Core Practice #6 of World Language Teaching

Lucas Hoffman, Sylvania Southview HS, OFLA President-elect

In October, 2015, I wrote an article as a follow-up from the LILL 2015 summer institute (organized by ACTFL, NCSSFL, and CSCTFL among other national and regional bodies).  I included information on the six core practices of world language teaching; you might think of these practices as those critical to really teaching languages for communication.

If you are looking for a strategy to help your students speak better, core practice #6 might be for you!

Core Practice #6: Provide appropriate feedback in speech and writing on various learning tasks.  (In this article, we will focus on oral interaction only.)

What does this mean for you?

Since, as teachers, we already have limited time with students, it is important that we maximize this time by giving meaningful feedback.  Teachers should note that we are not referring to “fixing errors” in the traditional grammar and translation sense.  Instead, we focus on making a speaker’s meaning clearer.

What does this mean for your students?

Students need to be attentive to what they say (meaning) and how they say it.  When language instructors offer meaningful feedback, students will have an opportunity to extend their speech and hopefully learn from their errors.

Can we see this in action?

When we talk about corrective feedback, there are various approaches teachers may use.   We will focus on a few of the more commonly used ones here.  To be clear, we are not talking about evaluation in a more traditional sense:

Teacher says: What did you do yesterday?

Student says:  Yesterday, I went to the store.

Teacher says: Very good!

In the example above, the teacher simply evaluates the student’s response.  While the teacher does communicate that the response may be grammatically correct, the teacher is not encouraging more communication.

When we talk about feedback as a strategy to encourage interpersonal communication, see the same discussion conversation:

Teacher says: What did you do yesterday?

Student says:  Yesterday, I went to the store.

Teacher say:  Oh really?  What did you buy at the store?

Student says: I bought jeans and a hoodie.

Teacher says:  That’s neat!

In this second scenario, the teacher allows the learner to interact with language in a more natural way.  The teacher communicates that he or she clearly understands the student by asking a topical follow-up question, which encourages longer and more natural discourse.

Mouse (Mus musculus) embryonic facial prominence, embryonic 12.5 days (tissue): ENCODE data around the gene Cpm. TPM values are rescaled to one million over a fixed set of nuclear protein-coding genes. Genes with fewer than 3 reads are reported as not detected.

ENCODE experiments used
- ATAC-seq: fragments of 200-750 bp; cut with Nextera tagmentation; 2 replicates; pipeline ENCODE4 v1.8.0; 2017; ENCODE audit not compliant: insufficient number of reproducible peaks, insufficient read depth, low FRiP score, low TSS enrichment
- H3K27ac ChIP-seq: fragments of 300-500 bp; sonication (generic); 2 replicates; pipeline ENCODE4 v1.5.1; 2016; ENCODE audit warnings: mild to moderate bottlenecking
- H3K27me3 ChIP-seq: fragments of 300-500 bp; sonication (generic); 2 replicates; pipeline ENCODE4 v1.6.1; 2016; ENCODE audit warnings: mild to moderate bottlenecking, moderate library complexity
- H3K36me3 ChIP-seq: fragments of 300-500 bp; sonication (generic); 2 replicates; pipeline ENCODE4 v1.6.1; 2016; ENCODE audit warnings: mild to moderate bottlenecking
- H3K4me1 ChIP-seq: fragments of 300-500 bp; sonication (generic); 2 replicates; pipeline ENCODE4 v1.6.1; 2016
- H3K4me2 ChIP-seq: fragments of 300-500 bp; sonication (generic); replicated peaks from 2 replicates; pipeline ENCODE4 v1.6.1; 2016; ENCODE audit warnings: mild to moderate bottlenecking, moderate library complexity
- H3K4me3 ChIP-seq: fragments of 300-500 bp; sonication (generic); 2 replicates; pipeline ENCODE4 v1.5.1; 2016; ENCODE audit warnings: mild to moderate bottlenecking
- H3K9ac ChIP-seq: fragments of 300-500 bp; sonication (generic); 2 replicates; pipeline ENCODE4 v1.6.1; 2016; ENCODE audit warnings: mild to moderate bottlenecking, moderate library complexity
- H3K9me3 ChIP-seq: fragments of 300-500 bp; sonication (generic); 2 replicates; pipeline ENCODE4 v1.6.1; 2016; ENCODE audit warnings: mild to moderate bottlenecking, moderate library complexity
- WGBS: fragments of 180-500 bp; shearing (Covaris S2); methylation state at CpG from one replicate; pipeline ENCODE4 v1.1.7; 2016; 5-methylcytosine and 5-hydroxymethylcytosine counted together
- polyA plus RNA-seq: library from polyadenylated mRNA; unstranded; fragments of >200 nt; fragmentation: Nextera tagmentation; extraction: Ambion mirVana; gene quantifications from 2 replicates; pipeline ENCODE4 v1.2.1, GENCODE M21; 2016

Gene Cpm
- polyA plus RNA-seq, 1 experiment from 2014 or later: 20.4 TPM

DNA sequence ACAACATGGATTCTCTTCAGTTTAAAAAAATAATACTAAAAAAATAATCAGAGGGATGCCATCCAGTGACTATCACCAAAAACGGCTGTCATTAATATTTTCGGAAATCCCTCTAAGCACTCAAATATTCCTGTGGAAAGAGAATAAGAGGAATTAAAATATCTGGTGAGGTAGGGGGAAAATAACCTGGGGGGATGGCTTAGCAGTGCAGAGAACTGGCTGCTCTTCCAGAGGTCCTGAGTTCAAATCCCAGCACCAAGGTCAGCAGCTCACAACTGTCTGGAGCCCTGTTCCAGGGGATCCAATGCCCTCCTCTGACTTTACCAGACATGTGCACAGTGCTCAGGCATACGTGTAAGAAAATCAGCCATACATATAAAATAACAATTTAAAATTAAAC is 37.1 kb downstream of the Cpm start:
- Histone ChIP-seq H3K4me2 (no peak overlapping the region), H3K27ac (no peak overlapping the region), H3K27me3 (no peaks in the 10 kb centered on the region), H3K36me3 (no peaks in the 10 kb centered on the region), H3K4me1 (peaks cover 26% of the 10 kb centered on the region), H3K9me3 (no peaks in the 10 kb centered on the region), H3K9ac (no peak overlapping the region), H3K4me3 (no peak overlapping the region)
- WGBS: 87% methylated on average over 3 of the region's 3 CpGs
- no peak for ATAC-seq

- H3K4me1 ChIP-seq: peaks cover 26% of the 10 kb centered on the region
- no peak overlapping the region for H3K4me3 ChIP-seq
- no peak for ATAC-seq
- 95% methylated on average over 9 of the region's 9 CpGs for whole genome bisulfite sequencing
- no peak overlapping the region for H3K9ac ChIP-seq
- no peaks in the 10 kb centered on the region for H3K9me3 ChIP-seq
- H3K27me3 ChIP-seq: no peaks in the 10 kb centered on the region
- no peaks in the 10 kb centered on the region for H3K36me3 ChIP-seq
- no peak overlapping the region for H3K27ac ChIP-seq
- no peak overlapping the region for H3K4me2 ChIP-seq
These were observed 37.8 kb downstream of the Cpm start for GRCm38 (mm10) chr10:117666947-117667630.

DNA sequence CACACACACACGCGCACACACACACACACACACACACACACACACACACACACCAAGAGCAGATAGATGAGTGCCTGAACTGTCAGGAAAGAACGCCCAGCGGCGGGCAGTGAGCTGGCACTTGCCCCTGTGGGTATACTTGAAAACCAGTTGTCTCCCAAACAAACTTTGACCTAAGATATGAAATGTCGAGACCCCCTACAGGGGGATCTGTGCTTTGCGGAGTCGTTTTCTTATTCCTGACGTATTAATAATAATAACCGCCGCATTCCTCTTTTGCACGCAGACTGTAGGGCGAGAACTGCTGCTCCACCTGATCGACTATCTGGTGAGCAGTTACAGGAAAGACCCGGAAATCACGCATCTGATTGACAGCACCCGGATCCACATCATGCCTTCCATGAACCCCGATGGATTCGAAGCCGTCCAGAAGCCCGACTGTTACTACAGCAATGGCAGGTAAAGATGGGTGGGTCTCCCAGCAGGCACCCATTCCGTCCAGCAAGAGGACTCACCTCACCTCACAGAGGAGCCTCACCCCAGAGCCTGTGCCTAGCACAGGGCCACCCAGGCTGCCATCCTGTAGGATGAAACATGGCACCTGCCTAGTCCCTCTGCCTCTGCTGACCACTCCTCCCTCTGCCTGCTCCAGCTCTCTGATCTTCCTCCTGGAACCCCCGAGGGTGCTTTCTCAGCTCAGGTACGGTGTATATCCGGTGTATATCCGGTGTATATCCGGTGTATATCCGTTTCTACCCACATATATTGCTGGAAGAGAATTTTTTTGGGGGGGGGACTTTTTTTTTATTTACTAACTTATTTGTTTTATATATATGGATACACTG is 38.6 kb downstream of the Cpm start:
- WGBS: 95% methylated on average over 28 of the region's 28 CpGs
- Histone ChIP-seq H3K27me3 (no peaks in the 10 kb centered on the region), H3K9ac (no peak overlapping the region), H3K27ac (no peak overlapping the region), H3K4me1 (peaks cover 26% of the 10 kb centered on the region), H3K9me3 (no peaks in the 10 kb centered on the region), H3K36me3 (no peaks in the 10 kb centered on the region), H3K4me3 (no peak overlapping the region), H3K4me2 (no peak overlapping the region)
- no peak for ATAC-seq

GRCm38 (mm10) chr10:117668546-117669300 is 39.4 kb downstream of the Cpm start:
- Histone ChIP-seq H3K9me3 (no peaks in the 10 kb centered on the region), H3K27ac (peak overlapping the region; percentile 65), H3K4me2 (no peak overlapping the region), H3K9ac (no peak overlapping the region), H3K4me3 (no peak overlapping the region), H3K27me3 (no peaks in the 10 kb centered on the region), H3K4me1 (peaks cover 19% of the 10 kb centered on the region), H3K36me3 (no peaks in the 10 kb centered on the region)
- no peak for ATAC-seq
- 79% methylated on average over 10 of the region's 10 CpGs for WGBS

Again, there are multiple approaches to giving feedback.  According to research, some are more effective than others in leading students to uptake (where a student fixes their error).

Using recasts as corrective feedback

According to Lyster and Ranta, recasts are the most popular yet least effective approach in helping students fix their errors.  See example:

Teacher says: What did you do yesterday?

Student says:  Yesterday, I goed to the store.

Teacher say:  Yesterday, I went to the store.

In this exact scenario, even though the meaning may be somewhat clear, the student is not successful when attending to the form.  The teacher does correct the form of the verb but the student may or may not be aware that there was even an error.  In fact, recasts only led to uptake 31% according to Lyster and Ranta.  Recasts requires the least attention or work on the part of the student and yet is used by teachers  55% of the time, because it is easy for a teacher to communicate  (Lyster and Ranta).

Using elicitation as corrective feedback

If recasts are not especially effective in helpful students with uptake (fixing their own error), what’s a better approach? Teachers should consider elicitation. The  teacher repeats the student’s utterance up until the error, at which point the teacher pauses to allow the student to make his or her own correction.  See example:

Teacher says: What did you do yesterday?

Student says:  Yesterday, I goed to the store.

Teacher say:  Yesterday, I …

Student say: Oh… went… Yesterday, I went to the store.

What is the take-away?

Teachers should be mindful to encourage the student to help fix his or her own error.  In doing so, it is much more likely to lead to uptake.

Please remember that that corrective feedback happens at your discretion.  You should decide which errors need correction (not all!) to make the speech clearer.  Also note that these strategies depend on the age and language background of your students.  Elicitation will not be very successful in an FLES classroom where students do not have the linguistic or cognitive background to fix their own mistakes.  You still know your students better than anyone else.  You can make the best judgement as to what they need in terms of feedback and correction.

Want more information about LILL or the core practices?

If you are interested in learning more about these core practices,  check out the ongoing conversation on Twitter.  Other fellow LILL participants have started the work of sharing out about the six core practices.  For example, see Wisconsin LILL participant Andrea Behn’s thoughts here.

More information on the LILL Institute can be found here.

Are you interested in collaborating with others on a national video project to encourage these core practices?  Check out the new LangTalks project.


Lyster, R., & Ranta, L.  (1997).  Corrective feedback and learner uptake.  Studies in Second Language Acquisition, 19, 37-61.

Glissan, Eileen.  “Leadership Initiative for Language Learning.”  The Ohio State University.  Ramseyer Hall, Columbus, OH.  21 July 2015. Presentation.

This entry was posted in General, Vol. 54, No. 2 - Winter 2016. Bookmark the permalink.

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